There’s a history for us to look back to, and that grace of our God-given memories is the soil from which our hopefulness now grows.

Be courageous. We don’t climb the mountains alone. Sir Edmund Hillary didn’t. And neither did Caleb: he knew the score, the music of God’s promises in Christ. What the Lord had impressed on Joshua’s soul, was impressed on Caleb’s as well. ‘I will be with you .. The LORD your God will be with you’: so ‘be strong and courageous’.

They make children’s songs out of this sort of memorable phrase! ‘I am not alone, No! No! No!’ Pretty naff songs, for sure (and more naff than pretty) … but at least they’ve got the point!

It was the same Hudson Taylor who once said (he’s a lot of these quotable quotes) – ‘All God’s giants have been weak men (and women) who did great things because they reckoned on God being with them.’ Exactly. It’s not complicated.

We reckon on that because God has promised us that: He’s given us that, He’s given Himself, His very presence, in the Person of His Son. Jesus, Immanuel. God with us. It’s right up there, bang in the middle of our own wheel window – a perpetual and simple reminder of that great foundational truth, ‘God with us.’ If that’s the case (and it is!) then who can be against us (however mighty they might seem to be)? And more to the point at the present – what can be against us (no matter how massively mountainous the challenge may presently seem)? Be bold!

Be excited. Not in some frothy, superficial, sentimental way: but rather in a spirit of wonder and awe, as it dawns on our hearts that we’re here where we are, and facing what we face, not on account of some rotten twist of fate, but simply because of the call and the word of the Lord.

What’s He been saying through these past any number of weeks as He speaks into our gatherings if not just this, that He’s as able as ever he was to do, as He puts it, immeasurably more than all we could ask or even think? What do we dare to ask Him for in relation to the sums we now require? Well, He can do immeasurably better than that! What do we think (in our wilder and thus unspoken dreams) He might possibly do? Well, think again, says the Lord, you’re way off the mark – He is able to do and to give immeasurably more than we think!

And what’s He been doing this past long while if not drumming it into our heads week by week that the means by which He is pleased to reveal His great glory is through His covenantal dealings with His people: and that the essence of those covenantal dealings with His people crystalises out as this – ‘you go, and I’ll give.’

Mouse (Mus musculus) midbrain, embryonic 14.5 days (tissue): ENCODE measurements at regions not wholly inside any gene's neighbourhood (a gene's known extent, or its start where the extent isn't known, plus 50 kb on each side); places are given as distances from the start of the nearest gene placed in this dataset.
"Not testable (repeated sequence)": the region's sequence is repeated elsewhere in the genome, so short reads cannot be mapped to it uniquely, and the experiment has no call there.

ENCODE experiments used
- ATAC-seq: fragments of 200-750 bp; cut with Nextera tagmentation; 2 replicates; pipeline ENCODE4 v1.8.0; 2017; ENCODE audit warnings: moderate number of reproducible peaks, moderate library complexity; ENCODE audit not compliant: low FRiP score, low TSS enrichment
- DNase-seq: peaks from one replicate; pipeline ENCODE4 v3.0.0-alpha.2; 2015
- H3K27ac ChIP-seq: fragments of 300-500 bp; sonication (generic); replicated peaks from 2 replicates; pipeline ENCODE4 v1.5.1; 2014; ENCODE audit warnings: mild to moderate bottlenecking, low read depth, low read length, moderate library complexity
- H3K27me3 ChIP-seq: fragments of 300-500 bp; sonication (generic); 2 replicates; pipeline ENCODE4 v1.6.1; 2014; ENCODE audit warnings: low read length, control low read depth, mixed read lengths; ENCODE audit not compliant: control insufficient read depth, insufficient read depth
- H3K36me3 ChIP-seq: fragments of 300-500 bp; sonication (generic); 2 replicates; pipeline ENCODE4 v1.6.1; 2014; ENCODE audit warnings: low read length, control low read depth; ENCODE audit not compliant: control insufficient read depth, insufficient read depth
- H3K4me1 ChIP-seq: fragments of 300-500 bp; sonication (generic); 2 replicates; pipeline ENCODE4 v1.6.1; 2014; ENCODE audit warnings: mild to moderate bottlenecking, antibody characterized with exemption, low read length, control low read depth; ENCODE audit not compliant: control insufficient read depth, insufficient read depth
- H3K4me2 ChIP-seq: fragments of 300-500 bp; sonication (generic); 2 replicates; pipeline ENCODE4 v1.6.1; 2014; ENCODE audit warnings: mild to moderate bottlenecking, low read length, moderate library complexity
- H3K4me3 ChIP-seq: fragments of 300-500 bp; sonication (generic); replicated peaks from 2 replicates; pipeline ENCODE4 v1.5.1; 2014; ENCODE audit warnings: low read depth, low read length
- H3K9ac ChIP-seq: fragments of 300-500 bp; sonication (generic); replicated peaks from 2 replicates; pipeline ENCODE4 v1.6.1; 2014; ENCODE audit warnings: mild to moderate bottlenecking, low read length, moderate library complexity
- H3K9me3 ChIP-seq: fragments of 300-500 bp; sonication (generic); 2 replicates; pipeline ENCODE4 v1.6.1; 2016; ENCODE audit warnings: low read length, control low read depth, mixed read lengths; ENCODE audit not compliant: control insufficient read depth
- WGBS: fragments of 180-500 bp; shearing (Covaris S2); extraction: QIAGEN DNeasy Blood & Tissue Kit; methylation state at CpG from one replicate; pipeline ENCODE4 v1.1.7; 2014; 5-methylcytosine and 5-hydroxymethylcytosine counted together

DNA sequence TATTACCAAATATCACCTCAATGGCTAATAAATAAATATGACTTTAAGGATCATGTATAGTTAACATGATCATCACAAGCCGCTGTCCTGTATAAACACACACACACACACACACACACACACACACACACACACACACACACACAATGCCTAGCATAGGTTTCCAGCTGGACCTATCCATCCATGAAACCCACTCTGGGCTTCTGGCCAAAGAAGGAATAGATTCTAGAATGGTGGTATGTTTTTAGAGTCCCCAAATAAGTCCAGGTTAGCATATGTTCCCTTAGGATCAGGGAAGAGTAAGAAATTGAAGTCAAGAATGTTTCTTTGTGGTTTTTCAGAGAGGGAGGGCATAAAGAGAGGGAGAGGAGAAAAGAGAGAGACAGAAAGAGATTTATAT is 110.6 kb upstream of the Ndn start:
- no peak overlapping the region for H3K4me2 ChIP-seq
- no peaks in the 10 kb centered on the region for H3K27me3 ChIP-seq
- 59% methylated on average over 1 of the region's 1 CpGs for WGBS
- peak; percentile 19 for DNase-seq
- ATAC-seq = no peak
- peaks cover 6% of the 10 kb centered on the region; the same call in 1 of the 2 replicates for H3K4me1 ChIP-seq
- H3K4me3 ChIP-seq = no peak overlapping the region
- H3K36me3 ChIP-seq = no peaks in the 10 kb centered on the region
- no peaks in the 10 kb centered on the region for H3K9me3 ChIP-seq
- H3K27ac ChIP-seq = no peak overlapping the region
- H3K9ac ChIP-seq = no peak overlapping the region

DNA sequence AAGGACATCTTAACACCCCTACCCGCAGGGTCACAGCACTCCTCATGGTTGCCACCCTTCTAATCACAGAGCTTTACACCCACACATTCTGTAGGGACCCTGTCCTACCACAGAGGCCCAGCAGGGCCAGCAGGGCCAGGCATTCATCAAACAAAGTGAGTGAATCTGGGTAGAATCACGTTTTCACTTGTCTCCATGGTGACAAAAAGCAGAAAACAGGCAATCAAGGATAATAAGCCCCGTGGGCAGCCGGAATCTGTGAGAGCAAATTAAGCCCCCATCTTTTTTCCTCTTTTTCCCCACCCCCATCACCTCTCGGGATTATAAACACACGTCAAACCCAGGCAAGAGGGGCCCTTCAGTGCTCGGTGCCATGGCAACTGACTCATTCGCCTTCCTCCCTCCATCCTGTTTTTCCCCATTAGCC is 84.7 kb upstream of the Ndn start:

It’s all good stirring stuff, and we’re glad to sit back in our seats and enjoy all this riveting drama unfolding before our watching eyes in the lives of these ancient believers. And then we find that the Lord is now speaking not just to us any more, but about us as well. ‘Your turn now!’ He declares. ‘You go, and I’ll give. You’ve learned it: now live it! You go climb this mountain – and see if I don’t give!’

Isn’t that what thrilled the prophet Habakkuk? “He enables me to go on the heights.” And should we not be as similarly thrilled? For we’re now finding ourselves sucked right into the story we’re reading: His story, and we all get to be a part of it. How awful, how wonderful!

So, yes, we’ve every cause to be excited. And therefore, as well –

Be committed. That man Caleb certainly was. Single-minded. Whole-hearted. Giving his all. It’s the only way safely to climb in the soaring Himalayas.

150 years ago this place was just a building site. And those who made sure (by investing themselves in that single-minded way) that this building we’re now going to buy was erected all those years ago in 1868 – well, they couldn’t have had any sense at all of just what the Lord would then do: immeasurably more than all they’d have asked then or thought! Think what’s happened since then.

It’s no different for us today. Through our generous and sacrificial giving we’re investing in a future work of God, the extent of which we can scarcely begin to imagine. But we take God at His word, and thus believe it will again be immeasurably more than all we might ask or could think.

May we not dare to believe that in the years to come and from this building we’ve bought, He will take up the rubble and ruins of lives that are broken and battered and lost in their bondage to sin, and build for Himself a people renewed, and restored, and transformed – to the lasting praise of His own great Name?

And is not this a ‘mountain’, then, which we ourselves, like Caleb of old, will be eager to tackle and climb with a whole-hearted, generous faith?

Yours in that spirit of faith, and in the service of our Lord Jesus Christ,

Jeremy Middleton